Pank-a-Squith Board Game, 1909 @ People's History MuseumThe story of democracy told at the People’s History Museum
The powerful struggle for universal suffrage didn’t conclude until 1928, when all women were granted the vote on equal terms, and began over one hundred years before with the Peterloo Massacre in Manchester in 1819, which is where the journey though Britain’s democratic history begins at the museum.

Defining moments in the nation’s quest for democracy are carried through the main galleries taking the visitor up to the post World War II period, giving an insight into the impact felt by people on both living and working life.

The museum invites visitors to experience this story in a way that is engaging for all ages, with the interactive elements that it offers being one of the reasons it was chosen as the winner of the Family Friendly Museum Award 2017.  Throughout 2018 PHM will be working with schools and communities, both at the museum and through outreach work, to help them consider what representation and equality means to them.

The museum is open seven days a week from 10.00am to 5.00pm, and is free to enter with a suggested donation of £5.

Heritage Lottery Funded

PHM’s resources, collections and spokespeople are available to support the telling of the story of the centenary of the Representation of the People Act (1918) and to reflect its themes and issues from a contemporary perspective:

  • PHM’s collection: key pieces that are available for filming and photography by prior arrangement include:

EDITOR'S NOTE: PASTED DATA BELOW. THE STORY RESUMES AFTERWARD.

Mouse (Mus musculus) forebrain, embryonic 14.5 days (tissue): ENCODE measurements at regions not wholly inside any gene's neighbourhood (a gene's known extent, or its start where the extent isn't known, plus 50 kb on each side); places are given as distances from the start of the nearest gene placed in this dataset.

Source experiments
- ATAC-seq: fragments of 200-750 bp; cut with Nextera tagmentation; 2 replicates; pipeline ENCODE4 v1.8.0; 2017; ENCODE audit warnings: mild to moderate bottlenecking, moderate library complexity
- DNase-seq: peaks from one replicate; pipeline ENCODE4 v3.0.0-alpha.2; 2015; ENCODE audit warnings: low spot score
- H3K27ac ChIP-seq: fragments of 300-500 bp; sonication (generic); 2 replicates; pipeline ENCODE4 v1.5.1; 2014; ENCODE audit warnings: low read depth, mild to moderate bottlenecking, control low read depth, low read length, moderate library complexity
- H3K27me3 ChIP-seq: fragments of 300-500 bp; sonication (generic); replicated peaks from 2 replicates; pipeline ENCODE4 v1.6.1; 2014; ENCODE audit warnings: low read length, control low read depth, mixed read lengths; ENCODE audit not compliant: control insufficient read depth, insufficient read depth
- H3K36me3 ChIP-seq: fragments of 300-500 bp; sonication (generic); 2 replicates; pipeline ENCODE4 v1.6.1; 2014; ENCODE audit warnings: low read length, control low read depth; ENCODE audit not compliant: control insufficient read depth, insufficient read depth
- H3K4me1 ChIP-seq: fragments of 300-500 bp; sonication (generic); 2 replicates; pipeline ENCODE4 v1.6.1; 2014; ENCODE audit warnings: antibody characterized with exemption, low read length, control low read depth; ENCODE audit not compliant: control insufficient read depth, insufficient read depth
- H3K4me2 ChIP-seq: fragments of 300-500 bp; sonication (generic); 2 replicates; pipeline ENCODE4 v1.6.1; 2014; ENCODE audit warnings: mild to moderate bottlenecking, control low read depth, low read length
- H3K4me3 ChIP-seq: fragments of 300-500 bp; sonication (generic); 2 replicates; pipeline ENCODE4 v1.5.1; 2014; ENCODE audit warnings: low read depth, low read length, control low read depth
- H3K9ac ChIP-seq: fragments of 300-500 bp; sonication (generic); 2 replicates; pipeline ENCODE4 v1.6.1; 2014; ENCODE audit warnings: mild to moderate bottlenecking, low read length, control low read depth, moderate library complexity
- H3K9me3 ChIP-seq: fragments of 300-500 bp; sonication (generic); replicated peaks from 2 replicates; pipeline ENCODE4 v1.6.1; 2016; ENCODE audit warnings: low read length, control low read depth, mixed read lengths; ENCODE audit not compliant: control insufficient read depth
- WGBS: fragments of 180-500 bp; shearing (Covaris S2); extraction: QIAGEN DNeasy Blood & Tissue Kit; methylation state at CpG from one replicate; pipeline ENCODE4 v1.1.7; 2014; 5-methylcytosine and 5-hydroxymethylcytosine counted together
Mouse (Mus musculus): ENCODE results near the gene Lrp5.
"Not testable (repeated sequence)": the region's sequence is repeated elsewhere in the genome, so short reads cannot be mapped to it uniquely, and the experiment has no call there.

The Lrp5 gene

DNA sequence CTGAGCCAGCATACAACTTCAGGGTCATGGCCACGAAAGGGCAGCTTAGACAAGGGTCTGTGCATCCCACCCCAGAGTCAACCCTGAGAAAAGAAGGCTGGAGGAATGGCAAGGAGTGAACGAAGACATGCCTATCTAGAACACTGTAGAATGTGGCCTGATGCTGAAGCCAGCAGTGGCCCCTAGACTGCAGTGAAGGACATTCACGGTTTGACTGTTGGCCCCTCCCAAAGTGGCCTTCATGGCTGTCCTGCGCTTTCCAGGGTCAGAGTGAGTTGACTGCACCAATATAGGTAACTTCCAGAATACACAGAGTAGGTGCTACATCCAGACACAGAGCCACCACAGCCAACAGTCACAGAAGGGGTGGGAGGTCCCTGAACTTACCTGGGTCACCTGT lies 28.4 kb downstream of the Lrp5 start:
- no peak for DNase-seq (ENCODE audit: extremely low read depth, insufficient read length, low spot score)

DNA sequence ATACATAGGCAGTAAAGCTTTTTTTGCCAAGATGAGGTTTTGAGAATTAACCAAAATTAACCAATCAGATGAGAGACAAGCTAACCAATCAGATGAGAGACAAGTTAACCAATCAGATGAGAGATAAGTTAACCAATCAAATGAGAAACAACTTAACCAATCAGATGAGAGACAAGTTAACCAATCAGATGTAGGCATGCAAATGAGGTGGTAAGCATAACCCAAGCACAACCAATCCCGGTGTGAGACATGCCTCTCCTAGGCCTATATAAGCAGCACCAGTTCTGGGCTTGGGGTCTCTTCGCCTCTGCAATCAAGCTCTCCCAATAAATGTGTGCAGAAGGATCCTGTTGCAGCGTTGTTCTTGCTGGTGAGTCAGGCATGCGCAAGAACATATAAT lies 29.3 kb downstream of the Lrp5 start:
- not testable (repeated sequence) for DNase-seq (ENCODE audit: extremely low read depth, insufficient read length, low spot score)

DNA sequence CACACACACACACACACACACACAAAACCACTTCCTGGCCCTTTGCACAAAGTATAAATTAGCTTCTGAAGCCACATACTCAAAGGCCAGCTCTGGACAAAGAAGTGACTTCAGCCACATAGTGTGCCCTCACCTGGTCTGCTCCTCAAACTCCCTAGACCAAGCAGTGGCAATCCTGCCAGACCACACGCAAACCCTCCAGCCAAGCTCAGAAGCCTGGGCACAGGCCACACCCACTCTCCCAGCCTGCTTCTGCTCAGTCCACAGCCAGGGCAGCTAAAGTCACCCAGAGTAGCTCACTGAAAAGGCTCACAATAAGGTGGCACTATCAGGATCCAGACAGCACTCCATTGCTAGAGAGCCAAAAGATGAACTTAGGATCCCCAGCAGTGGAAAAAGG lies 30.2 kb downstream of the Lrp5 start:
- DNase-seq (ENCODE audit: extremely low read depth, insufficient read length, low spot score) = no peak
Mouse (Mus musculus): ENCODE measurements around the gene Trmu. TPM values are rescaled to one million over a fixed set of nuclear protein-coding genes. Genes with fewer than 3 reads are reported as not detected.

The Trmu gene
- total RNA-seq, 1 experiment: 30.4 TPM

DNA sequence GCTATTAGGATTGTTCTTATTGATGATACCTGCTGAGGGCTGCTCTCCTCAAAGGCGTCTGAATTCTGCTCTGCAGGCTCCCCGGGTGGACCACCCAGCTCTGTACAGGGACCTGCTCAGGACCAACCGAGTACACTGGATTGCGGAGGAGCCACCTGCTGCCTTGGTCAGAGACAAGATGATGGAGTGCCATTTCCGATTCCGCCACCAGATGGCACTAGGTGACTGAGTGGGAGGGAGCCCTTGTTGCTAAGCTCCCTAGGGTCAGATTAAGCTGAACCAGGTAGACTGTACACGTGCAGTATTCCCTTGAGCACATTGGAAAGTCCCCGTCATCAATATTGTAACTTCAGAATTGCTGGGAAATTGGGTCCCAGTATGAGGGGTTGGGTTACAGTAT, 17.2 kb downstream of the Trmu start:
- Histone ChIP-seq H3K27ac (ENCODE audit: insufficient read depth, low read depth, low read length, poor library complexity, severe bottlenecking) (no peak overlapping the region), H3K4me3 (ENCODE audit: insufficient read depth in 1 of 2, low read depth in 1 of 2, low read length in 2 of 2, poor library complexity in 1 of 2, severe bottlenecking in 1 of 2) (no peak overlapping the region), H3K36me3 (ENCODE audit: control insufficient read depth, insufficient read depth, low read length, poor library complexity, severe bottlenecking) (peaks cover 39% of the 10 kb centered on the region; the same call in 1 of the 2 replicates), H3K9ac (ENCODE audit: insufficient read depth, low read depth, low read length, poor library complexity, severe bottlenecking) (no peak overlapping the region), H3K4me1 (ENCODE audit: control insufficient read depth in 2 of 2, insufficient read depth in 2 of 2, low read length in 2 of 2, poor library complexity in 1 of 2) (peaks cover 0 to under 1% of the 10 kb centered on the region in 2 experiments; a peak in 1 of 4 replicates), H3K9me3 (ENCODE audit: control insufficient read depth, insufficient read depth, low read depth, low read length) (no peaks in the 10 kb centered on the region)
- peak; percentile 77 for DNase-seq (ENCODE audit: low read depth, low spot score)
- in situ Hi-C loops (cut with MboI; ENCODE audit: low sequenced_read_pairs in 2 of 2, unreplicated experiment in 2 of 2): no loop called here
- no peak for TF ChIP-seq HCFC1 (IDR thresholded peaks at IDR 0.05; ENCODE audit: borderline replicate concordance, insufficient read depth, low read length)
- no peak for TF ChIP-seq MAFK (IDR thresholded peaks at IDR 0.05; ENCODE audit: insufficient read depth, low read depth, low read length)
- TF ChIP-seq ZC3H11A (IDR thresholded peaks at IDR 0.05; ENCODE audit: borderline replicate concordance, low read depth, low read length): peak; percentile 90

- Votes for Women journal (1910)
    - Votes for Women ribbon sash (1906)
    - Women’s Freedom League fabric patch (1907)
    - Manchester suffragette banner (1908)
    - Set of six Manchester Women’s March placards (2017)
  • PHM’s galleries: within the main galleries PHM has a permanent suffragette display, this includes a recreation of suffragette Hannah Mitchell’s kitchen; filming, photography and interviews can take place in this space.
  • PHM’s archive: the museum’s archive holds both the papers of political parties and individuals, which by prior arrangement, can be made available to the media.  These include:
    - Scrapbooks of Ellen Wilkinson which narrate her political career
    - Papers that report on key moments of campaigning, such as the arrest of Annie Kenney and Teresa Billington-Greig
    - A telegram from Emmeline Pankhurst (1905), in which she talks of moving “Heaven and Earth” saying “When I think of the handful of people who are trying to defeat our 50 years of work for women just as victory is in sight I understand how sometimes only physical violence meets the case”
    - Letters from the East End Federation of Suffragettes and National Union of Women’s Suffrage Societies material
  • PHM’s Conservation Studio: arrangements can be made to visit PHM’s Conservation Studio which specialises in the treatment of textiles; maintaining the museum’s own banner collection and undertaking external commissions.  It is here that the recently acquired Manchester suffragette banner will receive specialist treatment before it goes on public display.  A viewing area from Main Gallery Two enables visitors to see the Conservation Team at work.  This state of the art facility has an internationally regarded reputation.
  • Spokespeople:
    Jenny Mabbott, Head of Collections & Engagement:
    As Head of Collections & Engagement, Jenny is responsible for overseeing the way that PHM marks the centenary of the Representation of the People Act (1918).  In addition to talking about this approach, she can share her insight into the museum’s rich collections and archives.
    Helen Antrobus, Programme & Events Officer:
    Along with planning the events and exhibitions programme for 2018, as a historian, Helen’s specialist area is 20th century radical women.  She can bring to life the stories of some of the individuals involved in the quest for suffrage and the different campaigns involved.